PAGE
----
A weaker dollar can also make it more difficult to afford an additional mortgage note, especially a variable-rate mortgage. And finally, by removing equity from your home through a home equity loan or line of credit; you will be particularly vulnerable if home values continue to decline.
Evaluate the risks of secured versus unsecured debt. Home equity loans and lines of credit are secured debt; which means you use belongings like your house or your car as collateral. While this type of debt can be less expensive than high-interest; unsecured credit card debt, it carries certain long-term risks.
Quite simply, if you can’t make your payments, you could lose your house, car or other assets. If you are considering using a home equity loan or cash-out refinance to pay off credit card debt; understand that you are trading unsecured debt for secured debt. If you find yourself unable to make these new payments; you are at risk for losing your home. This could easily be the case if a variable rate HELOC begins to rise with interest rates; or you find yourself fighting back inflation by shorting your monthly payments. Be sure to consider all the options and understand all the implications before using a home equity product to reduce unsecured debt.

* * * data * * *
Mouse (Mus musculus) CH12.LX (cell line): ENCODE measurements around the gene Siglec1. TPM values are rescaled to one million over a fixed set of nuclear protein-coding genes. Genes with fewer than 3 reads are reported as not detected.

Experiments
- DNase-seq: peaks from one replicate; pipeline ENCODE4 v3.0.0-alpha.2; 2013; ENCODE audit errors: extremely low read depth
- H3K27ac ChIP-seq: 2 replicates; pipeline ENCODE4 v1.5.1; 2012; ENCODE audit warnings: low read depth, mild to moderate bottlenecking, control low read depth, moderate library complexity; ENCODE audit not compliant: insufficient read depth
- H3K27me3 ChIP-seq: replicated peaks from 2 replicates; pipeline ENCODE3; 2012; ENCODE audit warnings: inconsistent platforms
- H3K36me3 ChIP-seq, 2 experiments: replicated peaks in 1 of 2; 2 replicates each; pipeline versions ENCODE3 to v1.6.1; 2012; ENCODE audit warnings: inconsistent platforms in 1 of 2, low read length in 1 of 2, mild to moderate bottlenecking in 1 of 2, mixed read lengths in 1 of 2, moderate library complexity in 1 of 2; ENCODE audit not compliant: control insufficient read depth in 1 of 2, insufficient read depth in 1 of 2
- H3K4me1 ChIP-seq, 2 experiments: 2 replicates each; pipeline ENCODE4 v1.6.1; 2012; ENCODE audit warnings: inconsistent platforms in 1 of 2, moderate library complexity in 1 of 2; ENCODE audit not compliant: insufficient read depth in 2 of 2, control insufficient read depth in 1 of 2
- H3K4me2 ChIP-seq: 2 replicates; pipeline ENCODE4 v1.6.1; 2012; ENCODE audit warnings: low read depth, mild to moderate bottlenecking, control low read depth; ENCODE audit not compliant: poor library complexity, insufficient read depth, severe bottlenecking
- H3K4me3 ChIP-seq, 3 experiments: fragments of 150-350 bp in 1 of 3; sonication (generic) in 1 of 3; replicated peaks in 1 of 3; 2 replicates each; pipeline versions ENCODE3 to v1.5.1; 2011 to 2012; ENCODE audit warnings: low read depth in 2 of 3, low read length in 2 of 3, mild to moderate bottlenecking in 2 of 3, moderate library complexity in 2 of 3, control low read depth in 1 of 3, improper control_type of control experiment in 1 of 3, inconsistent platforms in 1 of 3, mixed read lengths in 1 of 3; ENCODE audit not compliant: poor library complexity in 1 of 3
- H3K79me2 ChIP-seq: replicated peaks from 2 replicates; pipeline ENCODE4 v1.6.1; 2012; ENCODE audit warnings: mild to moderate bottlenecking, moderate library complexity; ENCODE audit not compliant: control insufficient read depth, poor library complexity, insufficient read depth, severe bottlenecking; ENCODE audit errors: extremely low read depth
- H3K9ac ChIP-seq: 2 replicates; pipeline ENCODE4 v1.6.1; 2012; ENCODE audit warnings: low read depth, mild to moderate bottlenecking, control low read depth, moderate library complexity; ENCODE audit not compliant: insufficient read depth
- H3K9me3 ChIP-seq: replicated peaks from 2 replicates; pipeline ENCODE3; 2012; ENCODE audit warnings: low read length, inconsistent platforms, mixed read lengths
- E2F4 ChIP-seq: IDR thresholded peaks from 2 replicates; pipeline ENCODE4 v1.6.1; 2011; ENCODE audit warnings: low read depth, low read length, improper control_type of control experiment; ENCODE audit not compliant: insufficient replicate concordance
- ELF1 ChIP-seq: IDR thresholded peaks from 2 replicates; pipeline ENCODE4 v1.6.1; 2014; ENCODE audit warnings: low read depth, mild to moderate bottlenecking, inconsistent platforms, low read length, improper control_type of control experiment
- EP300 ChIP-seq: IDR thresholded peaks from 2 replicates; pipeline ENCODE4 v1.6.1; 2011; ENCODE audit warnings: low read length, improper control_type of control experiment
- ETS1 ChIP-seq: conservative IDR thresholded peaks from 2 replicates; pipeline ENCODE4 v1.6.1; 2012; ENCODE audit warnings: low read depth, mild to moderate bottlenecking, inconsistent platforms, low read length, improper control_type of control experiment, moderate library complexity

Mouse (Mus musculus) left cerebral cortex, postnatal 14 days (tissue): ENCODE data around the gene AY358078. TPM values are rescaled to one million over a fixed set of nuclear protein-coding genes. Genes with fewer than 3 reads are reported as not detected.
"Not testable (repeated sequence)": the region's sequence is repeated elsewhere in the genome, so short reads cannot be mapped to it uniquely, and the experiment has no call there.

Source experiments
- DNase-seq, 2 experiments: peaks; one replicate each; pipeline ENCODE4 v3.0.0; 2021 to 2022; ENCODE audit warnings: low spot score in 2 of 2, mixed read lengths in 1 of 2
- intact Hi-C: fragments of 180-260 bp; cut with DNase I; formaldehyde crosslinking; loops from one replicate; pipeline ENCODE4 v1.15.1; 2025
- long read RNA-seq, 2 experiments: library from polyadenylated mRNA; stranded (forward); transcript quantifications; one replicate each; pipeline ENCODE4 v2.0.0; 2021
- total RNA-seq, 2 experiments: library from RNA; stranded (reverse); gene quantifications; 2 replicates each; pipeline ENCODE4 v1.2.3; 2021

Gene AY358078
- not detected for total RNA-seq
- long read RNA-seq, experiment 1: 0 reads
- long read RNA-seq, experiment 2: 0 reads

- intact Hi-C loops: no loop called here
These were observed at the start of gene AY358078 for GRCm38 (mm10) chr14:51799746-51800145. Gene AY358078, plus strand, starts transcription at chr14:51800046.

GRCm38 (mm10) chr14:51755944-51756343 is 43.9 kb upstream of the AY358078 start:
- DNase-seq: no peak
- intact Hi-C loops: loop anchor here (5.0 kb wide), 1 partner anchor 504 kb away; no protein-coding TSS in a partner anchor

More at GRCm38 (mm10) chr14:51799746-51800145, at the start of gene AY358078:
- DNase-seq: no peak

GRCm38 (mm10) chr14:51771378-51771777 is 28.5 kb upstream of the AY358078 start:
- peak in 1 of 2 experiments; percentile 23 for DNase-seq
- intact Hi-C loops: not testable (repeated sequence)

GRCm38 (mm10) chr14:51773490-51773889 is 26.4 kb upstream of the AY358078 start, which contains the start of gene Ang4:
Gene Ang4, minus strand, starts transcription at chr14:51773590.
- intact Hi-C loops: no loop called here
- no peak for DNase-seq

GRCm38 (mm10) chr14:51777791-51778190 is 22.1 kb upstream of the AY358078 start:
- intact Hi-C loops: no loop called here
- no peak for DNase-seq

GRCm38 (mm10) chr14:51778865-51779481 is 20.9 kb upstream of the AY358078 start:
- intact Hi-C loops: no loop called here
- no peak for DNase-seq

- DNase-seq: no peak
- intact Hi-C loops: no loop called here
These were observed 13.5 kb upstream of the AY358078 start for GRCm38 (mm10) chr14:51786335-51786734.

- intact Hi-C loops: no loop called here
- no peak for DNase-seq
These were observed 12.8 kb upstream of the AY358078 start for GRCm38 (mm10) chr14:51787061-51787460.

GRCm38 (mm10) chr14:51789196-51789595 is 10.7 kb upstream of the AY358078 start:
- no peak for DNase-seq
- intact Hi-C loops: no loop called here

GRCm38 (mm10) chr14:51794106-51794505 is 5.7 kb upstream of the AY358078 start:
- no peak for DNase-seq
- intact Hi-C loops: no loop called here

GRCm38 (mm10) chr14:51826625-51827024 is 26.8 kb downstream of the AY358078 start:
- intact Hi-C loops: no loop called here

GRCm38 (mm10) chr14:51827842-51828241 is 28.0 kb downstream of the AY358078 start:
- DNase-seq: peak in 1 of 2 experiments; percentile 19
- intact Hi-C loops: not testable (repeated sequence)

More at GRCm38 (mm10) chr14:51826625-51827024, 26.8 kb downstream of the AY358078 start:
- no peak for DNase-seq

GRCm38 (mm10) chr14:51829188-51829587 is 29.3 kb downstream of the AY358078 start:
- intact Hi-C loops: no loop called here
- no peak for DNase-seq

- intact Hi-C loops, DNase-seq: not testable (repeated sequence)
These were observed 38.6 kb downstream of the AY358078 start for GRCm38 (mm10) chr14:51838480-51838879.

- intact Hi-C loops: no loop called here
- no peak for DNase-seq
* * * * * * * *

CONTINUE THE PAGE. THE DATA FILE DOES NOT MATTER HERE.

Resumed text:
How to Qualify
To qualify you should first understand how much equity you have remaining in your home. Generally, banks will still require at least 20 percent equity in a home. If you bought your home without a down payment; which a VA loan allows you to do. Then it may take even longer to build up sufficient equity for a home equity loan.
You could also be denied if your credit score is too low. Potential borrowers should expect to meet strict minimum eligibility requirements that normally include a 720 credit score; and verified income for the past two years. If you think it’s the right step for you; talk to your accountant, financial advisor or a VA-approved lender to learn about your options.